Troy McClure FreeLook93
! You may remember me from such posts as “Let’s Talk: The Who before Tommy” and the dozens comments I make stating my dislike for Led Zeppelin! I’m sure you’ve all noticed that at least once a week someone feels the need to make a post asking “Why does modern music suck so bad?” or “why isn’t music as good as it was in the old days?”. I sure have.
So let me be upfront with my view on this as well as my own biases (at least the relevant ones to this discussion). I disagree. I do not believe music has gotten worse over the years and a majority of the music I listen to is rock music. So if a lot of what I write here is too rock music focused (it will be), that is why. So I plan on making this post as a kind of “reply all” to the “le wrong generation-ers” of this community. While there are many who make posts firmly stating their opinion that modern music is not as good, I suspect that many others might sympathize with this view point, so I thought I would make this to help address that.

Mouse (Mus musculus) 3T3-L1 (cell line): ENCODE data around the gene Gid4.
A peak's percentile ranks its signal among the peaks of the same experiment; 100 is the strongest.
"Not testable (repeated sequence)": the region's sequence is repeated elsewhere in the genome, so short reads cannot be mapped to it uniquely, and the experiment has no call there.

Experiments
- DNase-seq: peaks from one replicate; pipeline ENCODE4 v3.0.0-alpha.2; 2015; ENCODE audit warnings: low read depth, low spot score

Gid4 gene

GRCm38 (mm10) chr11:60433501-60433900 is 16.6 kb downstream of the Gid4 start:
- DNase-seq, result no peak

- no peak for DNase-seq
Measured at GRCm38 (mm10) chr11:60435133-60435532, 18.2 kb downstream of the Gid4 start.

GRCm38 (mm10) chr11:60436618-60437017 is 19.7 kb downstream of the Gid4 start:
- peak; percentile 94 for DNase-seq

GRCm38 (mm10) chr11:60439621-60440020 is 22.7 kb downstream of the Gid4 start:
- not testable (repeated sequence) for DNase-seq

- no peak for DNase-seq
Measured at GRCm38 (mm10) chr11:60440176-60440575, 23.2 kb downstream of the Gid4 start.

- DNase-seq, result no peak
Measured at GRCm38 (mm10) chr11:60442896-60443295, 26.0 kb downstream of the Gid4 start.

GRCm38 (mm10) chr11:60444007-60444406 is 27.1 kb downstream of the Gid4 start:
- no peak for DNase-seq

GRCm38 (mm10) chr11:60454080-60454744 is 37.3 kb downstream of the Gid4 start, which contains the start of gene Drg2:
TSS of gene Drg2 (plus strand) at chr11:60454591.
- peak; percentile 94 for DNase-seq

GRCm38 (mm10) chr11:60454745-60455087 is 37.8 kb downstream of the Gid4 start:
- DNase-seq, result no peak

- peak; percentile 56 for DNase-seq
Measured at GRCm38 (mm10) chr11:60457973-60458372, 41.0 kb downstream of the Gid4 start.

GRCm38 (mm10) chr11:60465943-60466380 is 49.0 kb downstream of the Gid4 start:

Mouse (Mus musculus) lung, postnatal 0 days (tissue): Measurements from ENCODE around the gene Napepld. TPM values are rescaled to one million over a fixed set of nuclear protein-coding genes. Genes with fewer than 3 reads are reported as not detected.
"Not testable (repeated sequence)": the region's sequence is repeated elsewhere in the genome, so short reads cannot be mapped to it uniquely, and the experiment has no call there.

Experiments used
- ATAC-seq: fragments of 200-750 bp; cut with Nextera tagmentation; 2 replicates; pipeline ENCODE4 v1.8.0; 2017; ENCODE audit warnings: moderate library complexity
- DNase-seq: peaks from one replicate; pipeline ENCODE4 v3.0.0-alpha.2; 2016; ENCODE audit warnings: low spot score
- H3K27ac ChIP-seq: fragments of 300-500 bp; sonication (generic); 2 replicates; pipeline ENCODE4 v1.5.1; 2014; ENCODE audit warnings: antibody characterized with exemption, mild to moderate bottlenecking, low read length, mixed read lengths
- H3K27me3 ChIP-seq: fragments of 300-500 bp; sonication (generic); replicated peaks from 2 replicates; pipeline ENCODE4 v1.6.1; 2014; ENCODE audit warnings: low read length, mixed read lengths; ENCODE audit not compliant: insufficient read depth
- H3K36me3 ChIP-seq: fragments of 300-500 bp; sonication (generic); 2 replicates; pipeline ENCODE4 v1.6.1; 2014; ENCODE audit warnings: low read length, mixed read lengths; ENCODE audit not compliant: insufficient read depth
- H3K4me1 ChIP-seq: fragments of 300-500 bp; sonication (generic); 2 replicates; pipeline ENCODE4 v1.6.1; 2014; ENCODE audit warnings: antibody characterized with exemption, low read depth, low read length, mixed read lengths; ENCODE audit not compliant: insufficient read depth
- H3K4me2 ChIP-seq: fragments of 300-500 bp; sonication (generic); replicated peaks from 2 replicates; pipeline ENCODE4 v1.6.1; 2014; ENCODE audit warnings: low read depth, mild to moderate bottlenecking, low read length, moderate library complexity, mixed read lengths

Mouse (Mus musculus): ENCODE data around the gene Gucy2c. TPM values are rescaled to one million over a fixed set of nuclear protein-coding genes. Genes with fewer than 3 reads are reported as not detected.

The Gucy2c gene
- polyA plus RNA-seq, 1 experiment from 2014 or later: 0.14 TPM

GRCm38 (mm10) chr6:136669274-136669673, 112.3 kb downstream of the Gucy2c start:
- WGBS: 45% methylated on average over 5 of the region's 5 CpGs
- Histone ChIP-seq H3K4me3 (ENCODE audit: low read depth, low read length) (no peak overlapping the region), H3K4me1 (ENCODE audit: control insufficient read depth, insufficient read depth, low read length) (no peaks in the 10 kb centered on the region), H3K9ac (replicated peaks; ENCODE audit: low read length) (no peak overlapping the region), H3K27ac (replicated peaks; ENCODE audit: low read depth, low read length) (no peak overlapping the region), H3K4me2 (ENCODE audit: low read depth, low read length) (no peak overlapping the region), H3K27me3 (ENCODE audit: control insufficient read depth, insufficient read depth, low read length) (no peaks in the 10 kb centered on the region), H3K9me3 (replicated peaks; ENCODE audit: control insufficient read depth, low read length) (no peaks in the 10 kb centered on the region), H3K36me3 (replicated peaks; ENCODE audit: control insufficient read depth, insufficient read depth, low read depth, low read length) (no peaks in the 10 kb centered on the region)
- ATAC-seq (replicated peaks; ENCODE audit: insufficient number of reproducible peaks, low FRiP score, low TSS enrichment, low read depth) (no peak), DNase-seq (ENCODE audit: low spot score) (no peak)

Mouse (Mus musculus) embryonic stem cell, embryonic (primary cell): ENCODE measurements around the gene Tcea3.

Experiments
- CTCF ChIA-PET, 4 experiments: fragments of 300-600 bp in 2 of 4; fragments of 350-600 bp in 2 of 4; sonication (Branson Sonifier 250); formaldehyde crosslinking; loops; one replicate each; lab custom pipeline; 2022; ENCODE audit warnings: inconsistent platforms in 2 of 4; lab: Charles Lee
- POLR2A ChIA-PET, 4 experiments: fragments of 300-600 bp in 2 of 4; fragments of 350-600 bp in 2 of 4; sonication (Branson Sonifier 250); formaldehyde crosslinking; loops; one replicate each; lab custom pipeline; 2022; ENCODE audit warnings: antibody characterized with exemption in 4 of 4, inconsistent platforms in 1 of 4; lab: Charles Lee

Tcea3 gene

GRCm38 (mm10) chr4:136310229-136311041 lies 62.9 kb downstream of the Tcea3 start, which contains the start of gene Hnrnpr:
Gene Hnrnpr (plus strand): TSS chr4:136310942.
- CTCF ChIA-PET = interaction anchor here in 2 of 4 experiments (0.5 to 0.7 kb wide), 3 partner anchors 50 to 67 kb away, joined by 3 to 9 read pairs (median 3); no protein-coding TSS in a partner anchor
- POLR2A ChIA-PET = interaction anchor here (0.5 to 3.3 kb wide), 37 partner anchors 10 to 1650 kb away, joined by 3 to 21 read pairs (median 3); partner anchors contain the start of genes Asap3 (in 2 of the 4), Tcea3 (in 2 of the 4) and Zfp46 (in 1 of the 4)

I will be writing from here on out talking to these people directly. You could say this is just me yelling at strawman, but I’ve seen all of these arguments used time and time again.
Now I could just list all of the artists from the past 20 years that I think are great, but I don’t think that would be very helpful, or fun to do, so I’m going to try something else. Let’s look at why you think music from the past was better than the music of today.
First, and this may seem obvious, you are more familiar with it. This works in two was. The first being that the more familiar you are with a style of music, the more you are going to relate to it. If all you listen to is classic rock, that’s going to be the music you relate to. If you lack the familiarity with, let’s say Hip-Hop, you are going to have a much harder time relating to it. I’m not going to go into this too much, but it’s worth keeping in mind. The second way this tricks you is in how it affects the two samples you are comparing. Let’s stick with just rock music. Now if you believe that rock was so much better back in the ‘60s and ‘70s, that’s what you will listen to. Your collection of rock albums from those years will grow and grow, while your collection of rock albums from recent years will stay barren. If you were to list all albums you’ve heard that were released between 1967 and 1971, it would likely be pretty long. But what about between 2015 and 2019? Would the list be as long? Could you even name five albums you’ve listened to? How about just 1? You’ve got way more samples from one category, you really need to balance those out if you want to make a fair comparison. Speaking of skewed sample sizes: